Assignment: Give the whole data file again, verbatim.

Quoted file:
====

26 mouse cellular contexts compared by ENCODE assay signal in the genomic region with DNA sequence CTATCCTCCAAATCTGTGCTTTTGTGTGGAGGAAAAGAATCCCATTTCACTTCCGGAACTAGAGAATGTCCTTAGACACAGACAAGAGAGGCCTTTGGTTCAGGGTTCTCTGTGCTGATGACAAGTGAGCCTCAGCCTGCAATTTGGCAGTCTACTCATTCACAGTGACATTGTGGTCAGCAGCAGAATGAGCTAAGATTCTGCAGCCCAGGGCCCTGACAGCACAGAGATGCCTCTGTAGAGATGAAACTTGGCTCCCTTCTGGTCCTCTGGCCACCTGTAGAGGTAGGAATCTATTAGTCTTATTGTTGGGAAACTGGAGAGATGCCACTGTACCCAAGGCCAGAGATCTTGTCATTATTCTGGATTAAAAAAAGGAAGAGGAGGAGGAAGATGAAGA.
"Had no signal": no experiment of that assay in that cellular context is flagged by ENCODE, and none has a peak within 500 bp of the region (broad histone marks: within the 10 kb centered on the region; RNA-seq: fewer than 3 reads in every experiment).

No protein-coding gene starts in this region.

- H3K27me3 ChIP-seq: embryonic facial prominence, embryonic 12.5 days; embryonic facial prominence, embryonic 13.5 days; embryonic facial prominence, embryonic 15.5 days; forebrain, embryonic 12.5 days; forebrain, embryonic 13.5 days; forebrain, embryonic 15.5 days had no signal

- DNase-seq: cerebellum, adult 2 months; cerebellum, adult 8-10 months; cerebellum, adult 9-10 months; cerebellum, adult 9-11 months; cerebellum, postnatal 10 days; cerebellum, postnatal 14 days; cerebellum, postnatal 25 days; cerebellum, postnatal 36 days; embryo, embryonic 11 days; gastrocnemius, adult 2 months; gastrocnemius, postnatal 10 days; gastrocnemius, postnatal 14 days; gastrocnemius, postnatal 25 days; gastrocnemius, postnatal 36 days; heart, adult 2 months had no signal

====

26 mouse cellular contexts compared by ENCODE assay signal in the genomic region with DNA sequence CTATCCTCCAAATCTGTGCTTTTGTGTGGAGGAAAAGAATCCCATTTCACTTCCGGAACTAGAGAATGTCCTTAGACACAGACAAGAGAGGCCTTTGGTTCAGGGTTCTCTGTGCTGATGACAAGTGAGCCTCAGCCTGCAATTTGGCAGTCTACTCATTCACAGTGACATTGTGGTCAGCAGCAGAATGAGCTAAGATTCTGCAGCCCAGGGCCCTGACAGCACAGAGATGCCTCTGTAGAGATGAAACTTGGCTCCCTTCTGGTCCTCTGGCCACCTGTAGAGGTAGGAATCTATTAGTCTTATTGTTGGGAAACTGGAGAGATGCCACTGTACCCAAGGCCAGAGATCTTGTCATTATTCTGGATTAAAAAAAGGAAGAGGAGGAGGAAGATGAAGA.
"Had no signal": no experiment of that assay in that cellular context is flagged by ENCODE, and none has a peak within 500 bp of the region (broad histone marks: within the 10 kb centered on the region; RNA-seq: fewer than 3 reads in every experiment).

No protein-coding gene starts in this region.

- H3K27me3 ChIP-seq: embryonic facial prominence, embryonic 12.5 days; embryonic facial prominence, embryonic 13.5 days; embryonic facial prominence, embryonic 15.5 days; forebrain, embryonic 12.5 days; forebrain, embryonic 13.5 days; forebrain, embryonic 15.5 days had no signal

- DNase-seq: cerebellum, adult 2 months; cerebellum, adult 8-10 months; cerebellum, adult 9-10 months; cerebellum, adult 9-11 months; cerebellum, postnatal 10 days; cerebellum, postnatal 14 days; cerebellum, postnatal 25 days; cerebellum, postnatal 36 days; embryo, embryonic 11 days; gastrocnemius, adult 2 months; gastrocnemius, postnatal 10 days; gastrocnemius, postnatal 14 days; gastrocnemius, postnatal 25 days; gastrocnemius, postnatal 36 days; heart, adult 2 months had no signal